As a writer, there is a publication that I have targeted as a place I would like to publish an article. I have not accomplished that goal, but I haven’t given up.

  1. Integrity.

My word is my bond. I credit my father for this one. He had an impeccable reputation for honesty. I want that kind of reputation for myself.

  1. A sense of humor.

I discovered early in my life that a sense of humor always made the journey easier and more fun. Often it would catch the other person off guard.

There are hardly any situations that a little humor doesn’t help, as long as it is not barbed at the other’s expense

In working for a not-for-profit agency, I was often labeled an idealist.

My answer is, “I certainly hope so.” That is not the anticipated response. It breaks the tension and lightens the atmosphere.

  1. Gratitude is the most important value.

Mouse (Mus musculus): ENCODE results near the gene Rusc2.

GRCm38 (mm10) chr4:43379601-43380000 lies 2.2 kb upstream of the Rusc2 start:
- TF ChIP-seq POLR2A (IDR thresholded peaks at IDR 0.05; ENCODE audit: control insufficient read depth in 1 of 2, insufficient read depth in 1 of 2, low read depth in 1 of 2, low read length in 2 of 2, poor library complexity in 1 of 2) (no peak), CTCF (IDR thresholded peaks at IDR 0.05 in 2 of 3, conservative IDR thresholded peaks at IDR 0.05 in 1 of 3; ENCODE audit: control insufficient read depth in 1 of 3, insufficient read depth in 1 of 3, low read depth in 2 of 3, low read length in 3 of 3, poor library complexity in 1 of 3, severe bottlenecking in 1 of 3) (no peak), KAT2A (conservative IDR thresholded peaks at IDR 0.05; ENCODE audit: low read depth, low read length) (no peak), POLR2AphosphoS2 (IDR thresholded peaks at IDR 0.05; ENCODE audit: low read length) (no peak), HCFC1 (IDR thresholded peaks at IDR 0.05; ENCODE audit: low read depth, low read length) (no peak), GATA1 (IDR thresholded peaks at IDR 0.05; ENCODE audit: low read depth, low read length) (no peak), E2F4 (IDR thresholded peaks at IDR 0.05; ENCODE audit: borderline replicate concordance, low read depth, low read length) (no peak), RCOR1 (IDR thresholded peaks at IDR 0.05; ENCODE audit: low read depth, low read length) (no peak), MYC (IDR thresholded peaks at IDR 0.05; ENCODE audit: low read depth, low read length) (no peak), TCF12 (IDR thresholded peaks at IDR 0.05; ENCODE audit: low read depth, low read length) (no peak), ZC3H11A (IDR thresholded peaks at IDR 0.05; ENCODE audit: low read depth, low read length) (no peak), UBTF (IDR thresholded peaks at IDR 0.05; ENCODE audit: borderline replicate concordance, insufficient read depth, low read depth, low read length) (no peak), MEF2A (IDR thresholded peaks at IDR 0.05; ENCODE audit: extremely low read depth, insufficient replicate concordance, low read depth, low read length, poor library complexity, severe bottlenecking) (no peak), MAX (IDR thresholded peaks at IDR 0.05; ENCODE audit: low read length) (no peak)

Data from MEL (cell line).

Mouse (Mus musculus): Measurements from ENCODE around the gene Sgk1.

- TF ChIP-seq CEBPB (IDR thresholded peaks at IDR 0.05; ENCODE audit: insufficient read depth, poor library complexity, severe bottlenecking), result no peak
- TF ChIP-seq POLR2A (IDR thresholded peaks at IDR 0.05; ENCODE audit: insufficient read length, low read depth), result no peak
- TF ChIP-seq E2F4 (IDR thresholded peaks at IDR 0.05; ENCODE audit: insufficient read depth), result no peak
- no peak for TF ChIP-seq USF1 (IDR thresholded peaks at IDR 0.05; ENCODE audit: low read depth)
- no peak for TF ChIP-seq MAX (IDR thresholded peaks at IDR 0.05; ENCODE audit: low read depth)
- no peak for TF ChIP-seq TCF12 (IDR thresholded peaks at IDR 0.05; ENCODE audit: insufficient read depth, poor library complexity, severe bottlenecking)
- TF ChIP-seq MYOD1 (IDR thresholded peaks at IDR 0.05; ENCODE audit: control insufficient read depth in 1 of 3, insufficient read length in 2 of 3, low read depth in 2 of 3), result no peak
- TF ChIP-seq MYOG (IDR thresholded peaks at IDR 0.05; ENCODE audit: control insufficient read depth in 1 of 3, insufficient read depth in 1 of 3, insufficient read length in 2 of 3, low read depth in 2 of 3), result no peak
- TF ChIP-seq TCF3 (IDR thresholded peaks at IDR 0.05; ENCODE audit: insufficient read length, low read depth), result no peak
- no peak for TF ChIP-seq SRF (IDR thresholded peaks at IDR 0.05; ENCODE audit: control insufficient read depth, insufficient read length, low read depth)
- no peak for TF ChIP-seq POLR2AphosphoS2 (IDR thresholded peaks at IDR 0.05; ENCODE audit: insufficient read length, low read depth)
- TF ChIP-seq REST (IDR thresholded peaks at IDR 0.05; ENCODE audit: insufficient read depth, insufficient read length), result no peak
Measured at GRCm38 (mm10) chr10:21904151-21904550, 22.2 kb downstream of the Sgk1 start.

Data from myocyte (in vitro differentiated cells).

I am grateful for all the kindnesses I have received over the years. For my family and friends. For all of the second chances and benefits of the doubt I have received. For my life and for my country.

  1. To love and be loved is perhaps the greatest miracle of all.

I have experienced the love of two wonderful women, both of whom have predeceased me. They provided a safe harbor, a warm place to grow and experience life. I provided the same safe place for them to be themselves.

This kind of love is inexplicable but contributes greatly to the fully developed life. It far exceeds physical attraction.

  1. Faith is the most difficult to explain and yet it undergirds my entire life.

I believe that there is a force of goodness, kindness and love in the world. My faith has allowed me to recover from unbearable pain and survive. It is a constant assurance that I am not alone.

I believe in a God who is a comforting compassionate presence. I believe in a God who welcomes me and tells me that I am enough.

This “harvesting” of my life was a profound and meaningful experience. I encourage others to undertake such reflections not only in your latter years but also regularly throughout your life.

Considering the values and characteristics that undergird enrich our lives is always a worthwhile exercise.